ClinGen Dosage Sensitivity Curation Page


Curation Status: Complete

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Evidence for Loss Phenotypes

Evidence for loss of function phenotype
PubMed ID Description
16444271 Smith F et al, 2006 reported 7 families with ichthyosis vulgaris, including three Irish families, two Scottish families and one family of European American ancestry (figure 2). Two loss-of-functions variants R501X and 2282del4(leads to a premature termination codon 107 bp downstream) were identified and the inheritance pattern defined as semi-dominant inheritance pattern. "Heterozygotes were assigned a mild phenotype with 90% penetrance, and homozygotes or compound heterozygotes were assigned as a severe phenotype with 100% penetrance". Further immunohistochemistry using the skin biopsy material from an R501X homozygote patient showed that absence of conserved filaggrin repeat peptides and absence of keratohyalin granules. "Immunohistochemical analysis of an R501X/2282del4 compound heterozygote gave identical results (figure 4)".
27793761 Blunder S et al, 2017 provided a comprehensive functional study to proof that FLG loss-of-function mutations lead to alterations in epidermal eicosanoid metabolism which could serve as an autocrine trigger of inflammation and impaired late epidermal differentiation in atopic dermatitis (AD). Based on their functional study using nonlesional skin of patients with FLG wild-type AD (WT/WT), FLG-mutated AD (FLG/WT), IV (FLG/FLG), or FLG WT control skin, they proposed that " FLG loss-of-function mutations in AD lead to attenuated FLG expression, enhanced expression of inflammatory cytokines, and increased AA levels. AA triggers inflammation by upregulating IL1B and TARC (thymus activation regulated cytokine). Conversely, IL-1? and TNF? increase AA (arachidonic acid) concentrations in keratinocytes . Enhanced 12-LOX (lipoxygenase) metabolism potentially leads to an increased conversion of AA into 12-HETE (hydroxy-eicosatetraenoic acid) in FLG-mutated AD. As a result, increased levels of 12-HETE impair late epidermal differentiation. " (Figure 6)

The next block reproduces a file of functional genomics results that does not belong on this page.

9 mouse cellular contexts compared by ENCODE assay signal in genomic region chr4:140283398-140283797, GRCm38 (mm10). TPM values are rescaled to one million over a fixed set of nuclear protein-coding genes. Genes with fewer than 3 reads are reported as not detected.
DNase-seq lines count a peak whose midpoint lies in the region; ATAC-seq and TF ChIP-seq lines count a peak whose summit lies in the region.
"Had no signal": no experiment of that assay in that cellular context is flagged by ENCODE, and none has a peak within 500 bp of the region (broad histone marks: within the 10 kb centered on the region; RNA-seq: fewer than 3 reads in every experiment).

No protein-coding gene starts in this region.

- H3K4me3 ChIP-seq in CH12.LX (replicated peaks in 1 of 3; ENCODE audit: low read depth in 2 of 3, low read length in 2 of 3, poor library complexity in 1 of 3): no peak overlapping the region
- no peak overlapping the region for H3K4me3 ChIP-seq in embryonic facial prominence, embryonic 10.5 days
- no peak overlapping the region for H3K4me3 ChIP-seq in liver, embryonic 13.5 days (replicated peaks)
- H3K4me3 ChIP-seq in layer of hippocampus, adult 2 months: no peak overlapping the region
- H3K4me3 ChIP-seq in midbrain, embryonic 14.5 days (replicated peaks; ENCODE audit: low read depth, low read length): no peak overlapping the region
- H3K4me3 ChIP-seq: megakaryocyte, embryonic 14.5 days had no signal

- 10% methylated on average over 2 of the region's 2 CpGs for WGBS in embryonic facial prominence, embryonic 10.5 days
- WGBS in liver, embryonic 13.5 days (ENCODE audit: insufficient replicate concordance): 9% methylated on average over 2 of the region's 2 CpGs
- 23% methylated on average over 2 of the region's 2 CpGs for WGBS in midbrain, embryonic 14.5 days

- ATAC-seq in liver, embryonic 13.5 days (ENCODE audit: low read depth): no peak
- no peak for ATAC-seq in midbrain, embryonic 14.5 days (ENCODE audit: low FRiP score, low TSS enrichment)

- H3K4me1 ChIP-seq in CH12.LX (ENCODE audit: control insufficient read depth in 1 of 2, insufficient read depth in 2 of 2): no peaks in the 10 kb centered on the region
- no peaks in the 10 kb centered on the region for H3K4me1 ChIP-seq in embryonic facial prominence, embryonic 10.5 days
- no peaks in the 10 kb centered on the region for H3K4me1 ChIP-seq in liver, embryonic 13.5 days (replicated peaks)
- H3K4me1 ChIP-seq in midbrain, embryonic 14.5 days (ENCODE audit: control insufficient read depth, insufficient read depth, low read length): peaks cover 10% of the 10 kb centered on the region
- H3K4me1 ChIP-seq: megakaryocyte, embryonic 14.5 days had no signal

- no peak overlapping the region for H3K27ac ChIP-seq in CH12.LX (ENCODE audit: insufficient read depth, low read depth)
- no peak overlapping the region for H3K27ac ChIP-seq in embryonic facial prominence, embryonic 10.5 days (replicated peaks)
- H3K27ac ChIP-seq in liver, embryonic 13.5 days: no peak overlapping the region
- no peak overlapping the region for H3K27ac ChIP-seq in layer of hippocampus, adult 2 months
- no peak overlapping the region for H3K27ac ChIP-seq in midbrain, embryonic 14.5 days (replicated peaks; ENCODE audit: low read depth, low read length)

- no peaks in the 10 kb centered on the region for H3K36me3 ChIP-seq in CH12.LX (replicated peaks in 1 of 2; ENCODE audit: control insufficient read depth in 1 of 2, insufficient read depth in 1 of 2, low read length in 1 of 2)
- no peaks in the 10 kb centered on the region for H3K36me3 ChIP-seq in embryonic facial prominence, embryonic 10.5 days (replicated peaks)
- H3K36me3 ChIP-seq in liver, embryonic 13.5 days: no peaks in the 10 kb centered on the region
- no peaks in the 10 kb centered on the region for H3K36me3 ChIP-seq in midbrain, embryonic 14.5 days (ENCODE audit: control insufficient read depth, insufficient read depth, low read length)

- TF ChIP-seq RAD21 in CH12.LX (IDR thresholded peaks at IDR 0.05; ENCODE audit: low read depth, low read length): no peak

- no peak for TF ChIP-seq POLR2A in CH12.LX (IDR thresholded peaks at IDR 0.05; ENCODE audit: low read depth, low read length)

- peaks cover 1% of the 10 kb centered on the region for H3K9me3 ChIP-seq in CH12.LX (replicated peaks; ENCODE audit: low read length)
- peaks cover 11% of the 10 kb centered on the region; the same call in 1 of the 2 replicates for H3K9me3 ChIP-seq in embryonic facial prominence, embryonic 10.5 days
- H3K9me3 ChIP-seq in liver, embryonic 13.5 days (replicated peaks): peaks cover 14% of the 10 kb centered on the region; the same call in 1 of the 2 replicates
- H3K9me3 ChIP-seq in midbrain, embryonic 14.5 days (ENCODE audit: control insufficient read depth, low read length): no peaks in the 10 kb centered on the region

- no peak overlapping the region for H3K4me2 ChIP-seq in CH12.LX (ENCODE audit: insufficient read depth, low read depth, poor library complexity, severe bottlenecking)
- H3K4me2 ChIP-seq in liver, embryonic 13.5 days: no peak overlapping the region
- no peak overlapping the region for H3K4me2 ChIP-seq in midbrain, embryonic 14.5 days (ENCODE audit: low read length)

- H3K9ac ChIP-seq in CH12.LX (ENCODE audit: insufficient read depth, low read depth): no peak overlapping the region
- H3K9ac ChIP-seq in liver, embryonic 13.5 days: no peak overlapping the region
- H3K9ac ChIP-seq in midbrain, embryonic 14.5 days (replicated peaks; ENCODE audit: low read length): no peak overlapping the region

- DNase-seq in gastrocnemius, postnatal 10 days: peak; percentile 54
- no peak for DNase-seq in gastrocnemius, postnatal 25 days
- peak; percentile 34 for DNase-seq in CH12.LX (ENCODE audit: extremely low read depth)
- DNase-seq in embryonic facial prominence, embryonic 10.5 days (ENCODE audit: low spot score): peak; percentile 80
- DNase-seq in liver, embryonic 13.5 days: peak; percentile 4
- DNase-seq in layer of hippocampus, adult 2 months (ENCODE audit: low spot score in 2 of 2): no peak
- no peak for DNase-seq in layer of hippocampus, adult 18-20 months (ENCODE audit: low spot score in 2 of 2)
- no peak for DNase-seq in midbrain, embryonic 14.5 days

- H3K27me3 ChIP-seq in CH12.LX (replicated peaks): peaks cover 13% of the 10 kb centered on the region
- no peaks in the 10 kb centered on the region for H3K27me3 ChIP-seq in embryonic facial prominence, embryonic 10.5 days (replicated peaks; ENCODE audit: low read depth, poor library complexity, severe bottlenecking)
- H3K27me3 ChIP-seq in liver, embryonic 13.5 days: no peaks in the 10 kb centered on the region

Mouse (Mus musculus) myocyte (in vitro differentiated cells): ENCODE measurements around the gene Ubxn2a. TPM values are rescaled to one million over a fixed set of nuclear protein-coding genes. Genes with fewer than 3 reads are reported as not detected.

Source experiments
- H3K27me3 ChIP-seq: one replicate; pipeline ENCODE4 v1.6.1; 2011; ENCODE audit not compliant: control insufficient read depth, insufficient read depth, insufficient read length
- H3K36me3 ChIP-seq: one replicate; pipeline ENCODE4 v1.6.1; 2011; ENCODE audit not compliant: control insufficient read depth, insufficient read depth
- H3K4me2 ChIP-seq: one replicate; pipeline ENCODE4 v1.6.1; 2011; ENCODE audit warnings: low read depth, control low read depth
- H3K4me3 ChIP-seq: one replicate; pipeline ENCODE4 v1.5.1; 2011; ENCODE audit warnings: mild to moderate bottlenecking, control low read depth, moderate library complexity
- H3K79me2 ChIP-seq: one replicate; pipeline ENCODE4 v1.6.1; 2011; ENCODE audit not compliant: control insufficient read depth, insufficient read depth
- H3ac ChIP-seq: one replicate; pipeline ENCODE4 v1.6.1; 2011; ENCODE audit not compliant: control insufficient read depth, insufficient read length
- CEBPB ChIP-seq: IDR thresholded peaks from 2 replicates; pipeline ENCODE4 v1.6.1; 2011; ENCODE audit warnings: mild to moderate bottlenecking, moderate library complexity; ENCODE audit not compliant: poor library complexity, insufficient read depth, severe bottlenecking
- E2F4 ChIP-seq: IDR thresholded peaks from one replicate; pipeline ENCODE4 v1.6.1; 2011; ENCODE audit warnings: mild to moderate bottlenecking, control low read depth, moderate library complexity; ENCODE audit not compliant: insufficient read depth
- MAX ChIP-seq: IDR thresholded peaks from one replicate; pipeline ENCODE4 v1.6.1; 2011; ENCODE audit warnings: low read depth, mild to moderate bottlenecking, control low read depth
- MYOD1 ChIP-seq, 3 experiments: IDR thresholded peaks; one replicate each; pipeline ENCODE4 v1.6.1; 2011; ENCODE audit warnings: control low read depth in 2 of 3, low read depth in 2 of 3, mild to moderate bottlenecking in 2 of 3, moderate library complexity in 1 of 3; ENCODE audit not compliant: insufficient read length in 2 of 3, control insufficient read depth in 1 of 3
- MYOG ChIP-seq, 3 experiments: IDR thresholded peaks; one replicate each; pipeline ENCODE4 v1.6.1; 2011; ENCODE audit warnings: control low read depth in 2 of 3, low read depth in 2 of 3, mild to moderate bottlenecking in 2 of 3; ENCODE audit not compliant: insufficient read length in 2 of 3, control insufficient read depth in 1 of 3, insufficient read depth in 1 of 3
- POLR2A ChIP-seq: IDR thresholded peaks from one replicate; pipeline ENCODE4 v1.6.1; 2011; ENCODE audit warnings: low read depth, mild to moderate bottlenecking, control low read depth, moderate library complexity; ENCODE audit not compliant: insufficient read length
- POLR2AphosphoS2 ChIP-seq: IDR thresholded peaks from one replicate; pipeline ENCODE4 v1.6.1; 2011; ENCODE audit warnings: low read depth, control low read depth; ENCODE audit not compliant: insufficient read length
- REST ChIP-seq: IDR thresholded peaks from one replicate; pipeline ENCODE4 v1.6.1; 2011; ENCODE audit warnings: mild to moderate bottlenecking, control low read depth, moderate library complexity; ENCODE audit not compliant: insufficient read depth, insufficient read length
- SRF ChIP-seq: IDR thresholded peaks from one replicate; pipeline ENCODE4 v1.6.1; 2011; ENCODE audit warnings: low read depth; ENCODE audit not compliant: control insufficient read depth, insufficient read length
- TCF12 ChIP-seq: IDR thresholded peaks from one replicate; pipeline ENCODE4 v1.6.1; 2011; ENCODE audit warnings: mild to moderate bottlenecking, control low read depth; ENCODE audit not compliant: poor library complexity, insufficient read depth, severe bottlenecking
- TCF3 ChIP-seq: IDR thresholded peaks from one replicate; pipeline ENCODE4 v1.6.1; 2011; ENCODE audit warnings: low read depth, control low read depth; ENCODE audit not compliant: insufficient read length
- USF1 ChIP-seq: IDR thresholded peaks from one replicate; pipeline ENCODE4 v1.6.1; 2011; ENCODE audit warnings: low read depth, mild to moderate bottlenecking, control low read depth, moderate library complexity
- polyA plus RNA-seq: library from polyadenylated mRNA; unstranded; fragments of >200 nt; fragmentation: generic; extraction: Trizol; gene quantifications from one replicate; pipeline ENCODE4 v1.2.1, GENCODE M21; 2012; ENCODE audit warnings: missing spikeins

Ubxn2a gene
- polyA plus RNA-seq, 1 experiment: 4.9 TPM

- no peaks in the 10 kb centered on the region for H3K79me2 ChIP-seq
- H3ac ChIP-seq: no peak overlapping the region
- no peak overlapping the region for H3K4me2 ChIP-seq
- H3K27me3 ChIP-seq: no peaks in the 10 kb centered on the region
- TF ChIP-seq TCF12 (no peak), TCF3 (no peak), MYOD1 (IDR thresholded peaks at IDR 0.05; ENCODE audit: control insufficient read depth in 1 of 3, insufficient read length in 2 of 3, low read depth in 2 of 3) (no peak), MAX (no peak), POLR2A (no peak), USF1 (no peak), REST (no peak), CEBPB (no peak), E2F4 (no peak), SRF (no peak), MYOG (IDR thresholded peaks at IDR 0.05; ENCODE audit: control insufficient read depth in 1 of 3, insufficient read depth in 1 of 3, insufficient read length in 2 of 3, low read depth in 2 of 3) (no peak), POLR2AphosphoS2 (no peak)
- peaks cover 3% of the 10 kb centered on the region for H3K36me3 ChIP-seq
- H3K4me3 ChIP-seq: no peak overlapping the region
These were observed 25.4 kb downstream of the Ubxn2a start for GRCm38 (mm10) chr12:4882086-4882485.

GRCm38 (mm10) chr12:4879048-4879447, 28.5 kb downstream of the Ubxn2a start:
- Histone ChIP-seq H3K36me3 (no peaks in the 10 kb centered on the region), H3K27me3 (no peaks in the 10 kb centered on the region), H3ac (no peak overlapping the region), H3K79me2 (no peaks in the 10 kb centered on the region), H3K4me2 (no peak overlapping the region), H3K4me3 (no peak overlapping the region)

27667308 McLean WH 2016 proposed a model for the correlation between filaggrin deficiency and eczema risk based on literature summary. "Filaggrin deficiency correlates with eczema risk. People carrying two FLG null mutations express zero filaggrin protein in their epidermis and have a massive odds ratio of > 150, meaning that essentially all of these individuals get eczema. Heterozygous carriers of a null mutation have about 50% of the normal amount of filaggrin in their skin and have a high risk (8 ? ) of developing eczema. Finally, even within the so?called normal population, there is a ? 10% variation in the amount of filaggrin produced (due to a subtle type of sequence variation). People expressing about 90% of the normal amount of filaggrin have a small but significant eczema risk. In contrast, people expressing more than the average amount of filaggrin in their epidermis (110%), show a 40% protection from eczema (odds ratio 0?6). Thus, there is a strong correlation between the degree of genetically determined filaggrin deficency and the likelihood of developing eczema." (Figure 2) . Homozygous transgenic mice model provided experimental evidence for this hypothesis (PMID: 19349982). Causative mutation in a natural filaggrin mutant mouse present as "flaky tail".

Evidence for Triplosenstive Phenotype

NOTE:The loss of function score should be used to evaluate deletions, and the triplosensitivity score should be used to evaluated duplications. CNVs encompassing more than one gene must be evaluated in their totality (e.g. overall size, gain vs. loss, presence of other genes, etc). The rating of a single gene within the CNV should not necessarily be the only criteria by which one defines a clinical interpretation. Individual interpretations must take into account the phenotype described for the patient as well as issues of penetrance and expressivity of the disorder. ACMG has published guidelines for the characterization of postnatal CNVs, and these recommendations should be utilized (Genet Med (2011)13: 680-685). Exceptions to these interpretive correlations will occur, and clinical judgment should always be exercised.